Core Values Part II – Values Elicitation

The really important work in life is usually simple but not easy.

Oh Darn.

Values Elicitation is the most important exercise you can do as an adult. It will help to clarify your values and if necessary, completely overhaul them.

_8525104198

This exercise can take as little as a couple hours to complete or many days. It takes as long as necessary and there is no easy way around it. This is one of those “must do” exercises that you really cannot cheat. In this case, there is no advantage to taking short cuts. Here is a method that I have used plus a few tips that can help you through the process:

1)   Block off some time so you can immerse yourself in this process. You’ll need a minimum two hours to start it.

2)   Be sure to be in a comfortable, quiet place where you will be undisturbed.

3)   Be courageous and active in this exercise. Press forward until you have a basic list of core values. It may not be just right but use it to get the ball rolling. I’ve done this exercise five times and it does get easier over time.

4)  Be prepared to right down any thoughts or ideas as they come to you. Good virtuous thoughts and even ugly, vulgar ones. This is your time to get it all down. Man up and express your real feelings.

5)   Do this with paper and pencil to start with. Don’t let technology be a distraction or excuse to fiddle around. When tackling the important questions in life, there is a tendency to succumb to non-urgent distractions.

6)   It is best to write down your own words as they come to you. However, to speed it up, you can start from a prepared “sample” list of words that can help stimulate your own thoughts. A sample list is not intended to be complete so you should be prepared to add your own words if they are not on the list.

7)   Ask these questions to help get your thoughts oriented. Write down your thoughts on a piece of paper.

  • What were your happiest moments in your life? What was going on at the time? Who was involved? What was important about those events?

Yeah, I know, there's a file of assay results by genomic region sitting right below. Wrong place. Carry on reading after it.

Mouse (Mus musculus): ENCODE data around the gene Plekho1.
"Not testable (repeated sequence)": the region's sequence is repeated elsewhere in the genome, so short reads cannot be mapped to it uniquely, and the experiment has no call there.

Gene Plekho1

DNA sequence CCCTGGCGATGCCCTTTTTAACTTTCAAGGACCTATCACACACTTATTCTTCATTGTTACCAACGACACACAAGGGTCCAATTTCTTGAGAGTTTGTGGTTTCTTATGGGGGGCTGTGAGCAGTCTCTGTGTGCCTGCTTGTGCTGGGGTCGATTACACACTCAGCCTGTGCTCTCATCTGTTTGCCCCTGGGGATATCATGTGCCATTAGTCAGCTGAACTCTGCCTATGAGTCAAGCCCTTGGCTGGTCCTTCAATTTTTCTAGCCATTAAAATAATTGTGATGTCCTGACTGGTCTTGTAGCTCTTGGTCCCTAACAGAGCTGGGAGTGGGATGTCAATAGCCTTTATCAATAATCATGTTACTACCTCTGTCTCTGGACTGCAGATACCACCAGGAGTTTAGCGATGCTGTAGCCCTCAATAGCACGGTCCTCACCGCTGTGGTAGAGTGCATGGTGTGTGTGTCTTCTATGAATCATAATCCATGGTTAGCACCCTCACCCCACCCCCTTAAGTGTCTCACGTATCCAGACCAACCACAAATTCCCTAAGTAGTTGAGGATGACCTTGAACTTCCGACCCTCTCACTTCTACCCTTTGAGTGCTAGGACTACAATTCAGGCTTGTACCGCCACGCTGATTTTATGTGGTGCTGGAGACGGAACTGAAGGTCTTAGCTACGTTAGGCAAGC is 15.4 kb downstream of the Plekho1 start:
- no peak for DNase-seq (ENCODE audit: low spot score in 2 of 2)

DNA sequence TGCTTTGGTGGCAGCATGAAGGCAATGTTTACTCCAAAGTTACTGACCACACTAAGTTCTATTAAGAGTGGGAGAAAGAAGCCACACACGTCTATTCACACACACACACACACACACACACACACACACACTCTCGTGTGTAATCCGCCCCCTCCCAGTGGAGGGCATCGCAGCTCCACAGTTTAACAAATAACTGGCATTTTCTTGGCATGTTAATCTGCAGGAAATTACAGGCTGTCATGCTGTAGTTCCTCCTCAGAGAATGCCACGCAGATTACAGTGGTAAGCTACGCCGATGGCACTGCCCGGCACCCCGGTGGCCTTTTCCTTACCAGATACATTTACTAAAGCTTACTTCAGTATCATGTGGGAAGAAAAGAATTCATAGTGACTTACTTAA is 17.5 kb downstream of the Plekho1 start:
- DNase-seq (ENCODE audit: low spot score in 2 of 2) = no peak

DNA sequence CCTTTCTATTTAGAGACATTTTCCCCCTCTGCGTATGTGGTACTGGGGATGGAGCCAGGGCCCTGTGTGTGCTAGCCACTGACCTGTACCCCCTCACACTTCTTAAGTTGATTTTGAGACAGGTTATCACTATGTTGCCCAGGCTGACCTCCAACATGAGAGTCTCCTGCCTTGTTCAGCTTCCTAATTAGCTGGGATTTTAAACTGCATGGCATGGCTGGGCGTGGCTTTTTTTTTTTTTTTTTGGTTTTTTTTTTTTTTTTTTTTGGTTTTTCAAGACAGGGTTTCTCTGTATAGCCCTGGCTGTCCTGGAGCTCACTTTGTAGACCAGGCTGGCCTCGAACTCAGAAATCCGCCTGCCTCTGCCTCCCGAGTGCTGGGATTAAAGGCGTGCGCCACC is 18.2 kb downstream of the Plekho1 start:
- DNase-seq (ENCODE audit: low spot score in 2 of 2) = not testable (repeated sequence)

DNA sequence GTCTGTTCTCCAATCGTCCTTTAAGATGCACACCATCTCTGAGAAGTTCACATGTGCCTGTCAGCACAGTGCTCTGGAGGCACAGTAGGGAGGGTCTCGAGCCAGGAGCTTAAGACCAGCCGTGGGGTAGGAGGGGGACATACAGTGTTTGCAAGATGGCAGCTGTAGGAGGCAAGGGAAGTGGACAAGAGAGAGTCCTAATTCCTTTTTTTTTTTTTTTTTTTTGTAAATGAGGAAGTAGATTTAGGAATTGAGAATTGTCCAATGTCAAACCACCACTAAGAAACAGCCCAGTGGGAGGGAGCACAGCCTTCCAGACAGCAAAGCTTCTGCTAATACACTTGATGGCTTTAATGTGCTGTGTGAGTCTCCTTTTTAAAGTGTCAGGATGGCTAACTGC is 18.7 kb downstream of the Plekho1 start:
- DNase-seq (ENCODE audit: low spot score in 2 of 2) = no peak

• What were the proudest moments in your life? What was going on? Who was involved? What was significant about those events?
  • What were the most fulfilling or satisfying times in your life?

8)   Based on the answers to the above questions, write down the top twenty words that could represent your main values and list them out on paper.

9)   Rank them in order from most important to least important. Test the top one against the next one in priority by asking, “is this value more important than this value?” If yes, then move to the next value on the list and continue rearranging until you have your prioritized list.

10)  Combine words. Some values are very similar so let one value represent the others if possible.

11)  Drop the bottom ten values and concentrate on the remaining ten. Relook at this shorter list and see if your main ones are represented here. Add and subtract a few so you have your top ten represented.

12)  Now rearrange this list of ten so it is most balanced. What should be the highest priority?

13)  Expose any obvious conflicts. While all these values are now your core values, which ones are too close in proximity on your prioritized list? Move some up or down so the conflicting ones are spaced out a bit. Remember, these are all your important values. Just because some conflict doesn’t mean they are not worthy for the list. Simply space them out so they are not directly adjacent to one another. For instance, generosity may be too close to profits.

14)  Now reduce the list to just seven words and see if you can work with this set.

15)  Contemplate this list for the next few days and test them out against your behaviours. Confirm that this set of prioritized values are optimized.

16)  Now compare this list against your goals. Will these values help you accomplish your goals? If not, change the goals or change the values.

17)  Retest the values. Keep doing this until you have a working list.

18)  Here is a tip to help get oriented before you start generating your first list of twenty: select role models that represent the behaviours, personalities or philosophies that would support your goals, dream or life purpose. Select role models that exemplify success in businesses that you relate too. I admire Leonardo Di Vinci but his type of work is not at all something I’m interested in doing. Similarly, I do not relate to Bill Gates and software companies. I do admire Oprah, Branson, Disney. These business icons are models I could use to generate the values I think would best support my goals, dreams or life purpose. So then I imagine what are their values.

19)  Here’s another tip: Check your top seven Values and ensure they address your health, your worthiness, your connection to a greater community or being. These human needs are key for basic well-being and your values should speak to them in some way. Can you derive a set of beliefs based on these values that will fulfill your basic human needs: connection, uniqueness, certainty, variety?